The Greed of Man

Reviewed by: AngryBaby

February 27, 2005

Rating: four

"The Greed of Man" is a memorable series which is one of the best series I believe that TVB has produced in the past decade. My recommendation is it is worth watching and if you intend to see it, stop reading at the end of this paragraph. Skip to the analysis unless you are really determined to read the summary.

A quick summary of a very story (the other review is better for story outline):

The serial is set in the 1970s, in the golden period of the Hong Kong economy ("shark fin mixed with rice"). There are two best friends. Fong Chong Sun (Lau Chong Ren) is a guru of the stock market and Ding Hai (Adam Cheng) is a street hooligan. Fong Chong Sun has 3 daughters and a son, whilst Ding Hai has 4 sons. Basically after a series of misunderstandings, including Fong Chong Sun getting together with Ah Ling (Lam Kit Ying) whom Ding Hai believed was his girlfriend, Ding Hai kills his life-long friend in front of his young son, Fong Jin Bok (Lau Ching Wan). Ding Hai flees to Taiwan to escape persecution. The once rich Fong family is reduced to poverty and Ah Ling becomes their surrogate mother and brings them up while working as a minibus driver. Over the years they suffer much hardship. Meanwhile Ding's four sons have prospered with the help of their underworld influence, led by the big brother Ding Hao. They remain fiercely (and murderously) loyal to one another.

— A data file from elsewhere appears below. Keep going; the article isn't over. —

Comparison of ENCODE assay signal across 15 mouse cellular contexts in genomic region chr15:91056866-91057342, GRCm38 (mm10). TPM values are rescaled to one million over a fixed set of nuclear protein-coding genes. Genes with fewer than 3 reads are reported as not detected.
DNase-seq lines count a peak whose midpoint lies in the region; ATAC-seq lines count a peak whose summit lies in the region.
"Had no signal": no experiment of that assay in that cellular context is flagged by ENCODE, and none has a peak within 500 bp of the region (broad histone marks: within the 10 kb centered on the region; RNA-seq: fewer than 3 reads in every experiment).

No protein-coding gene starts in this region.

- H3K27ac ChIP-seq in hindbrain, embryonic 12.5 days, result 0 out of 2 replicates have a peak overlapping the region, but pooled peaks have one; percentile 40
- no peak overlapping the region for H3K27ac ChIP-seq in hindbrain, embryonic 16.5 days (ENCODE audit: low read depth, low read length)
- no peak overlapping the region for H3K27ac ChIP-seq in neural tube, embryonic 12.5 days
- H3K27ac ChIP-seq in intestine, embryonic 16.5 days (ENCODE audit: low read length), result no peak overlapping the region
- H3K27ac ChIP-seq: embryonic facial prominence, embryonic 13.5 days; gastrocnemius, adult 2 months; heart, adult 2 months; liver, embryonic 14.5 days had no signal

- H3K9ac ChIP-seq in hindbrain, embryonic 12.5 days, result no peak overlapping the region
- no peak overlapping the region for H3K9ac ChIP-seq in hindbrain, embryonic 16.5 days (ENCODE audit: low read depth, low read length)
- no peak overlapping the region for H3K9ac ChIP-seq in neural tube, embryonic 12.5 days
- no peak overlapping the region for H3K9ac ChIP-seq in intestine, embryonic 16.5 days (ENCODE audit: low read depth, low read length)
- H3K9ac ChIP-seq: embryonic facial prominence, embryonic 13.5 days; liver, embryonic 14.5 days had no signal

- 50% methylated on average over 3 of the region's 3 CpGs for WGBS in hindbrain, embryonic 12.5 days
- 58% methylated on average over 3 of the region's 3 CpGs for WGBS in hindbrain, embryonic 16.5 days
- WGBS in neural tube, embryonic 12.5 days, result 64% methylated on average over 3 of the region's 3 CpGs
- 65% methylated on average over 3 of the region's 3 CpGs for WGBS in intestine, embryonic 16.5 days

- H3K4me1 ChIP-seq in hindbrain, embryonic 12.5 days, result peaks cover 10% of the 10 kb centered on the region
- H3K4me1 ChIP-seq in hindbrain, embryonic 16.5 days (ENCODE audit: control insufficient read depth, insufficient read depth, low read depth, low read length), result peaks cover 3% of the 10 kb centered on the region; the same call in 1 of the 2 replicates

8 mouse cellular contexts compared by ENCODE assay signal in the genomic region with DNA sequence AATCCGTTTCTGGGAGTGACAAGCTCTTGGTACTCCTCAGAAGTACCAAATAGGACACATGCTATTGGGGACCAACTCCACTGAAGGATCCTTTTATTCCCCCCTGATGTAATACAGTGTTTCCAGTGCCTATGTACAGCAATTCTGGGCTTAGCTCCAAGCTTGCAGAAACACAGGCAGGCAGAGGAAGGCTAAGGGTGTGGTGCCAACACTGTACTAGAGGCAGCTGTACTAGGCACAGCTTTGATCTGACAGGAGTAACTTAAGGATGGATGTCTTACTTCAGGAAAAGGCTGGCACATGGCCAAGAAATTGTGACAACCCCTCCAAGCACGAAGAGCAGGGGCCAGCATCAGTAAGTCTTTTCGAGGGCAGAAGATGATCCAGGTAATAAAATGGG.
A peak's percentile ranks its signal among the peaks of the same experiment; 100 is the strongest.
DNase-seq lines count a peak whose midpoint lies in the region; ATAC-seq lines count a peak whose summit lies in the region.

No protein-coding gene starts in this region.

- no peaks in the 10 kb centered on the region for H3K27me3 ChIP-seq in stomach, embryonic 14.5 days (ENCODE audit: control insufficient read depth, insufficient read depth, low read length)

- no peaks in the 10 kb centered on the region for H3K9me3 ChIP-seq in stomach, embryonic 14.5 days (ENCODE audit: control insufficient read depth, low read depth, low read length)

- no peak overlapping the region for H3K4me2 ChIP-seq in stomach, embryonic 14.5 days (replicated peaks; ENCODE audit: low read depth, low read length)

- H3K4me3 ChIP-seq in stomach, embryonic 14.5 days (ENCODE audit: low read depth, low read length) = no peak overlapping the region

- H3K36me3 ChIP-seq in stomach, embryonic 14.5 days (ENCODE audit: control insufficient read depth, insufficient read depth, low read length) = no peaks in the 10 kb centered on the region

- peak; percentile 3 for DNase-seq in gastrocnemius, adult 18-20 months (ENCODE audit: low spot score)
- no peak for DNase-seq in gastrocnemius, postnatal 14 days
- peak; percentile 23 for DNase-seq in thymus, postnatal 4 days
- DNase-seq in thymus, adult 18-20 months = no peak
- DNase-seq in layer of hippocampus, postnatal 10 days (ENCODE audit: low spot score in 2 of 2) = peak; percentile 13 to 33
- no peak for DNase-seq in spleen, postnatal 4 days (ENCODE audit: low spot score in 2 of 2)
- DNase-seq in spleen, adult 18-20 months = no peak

When they've all grown up, the two families begin to bump into each other again (because the Ding sons - grandmother used to be the nanny of the Fong family). The second Fong sister (won't bother with names) and Ding Hao (big brother of the Ding clan) fall in love despite the family difficulties. Most of the Fong family hate the Dings with a passion, especially Ah Ling and Bok. Awkwardly, the families manage to get by with the knowledge of each other's existence, until Ding Hai gets out of jail in Taiwan (for a separate offence) and decides to come back to HK despite the fact that he is still a wanted man for Fong Chong Sun's murder.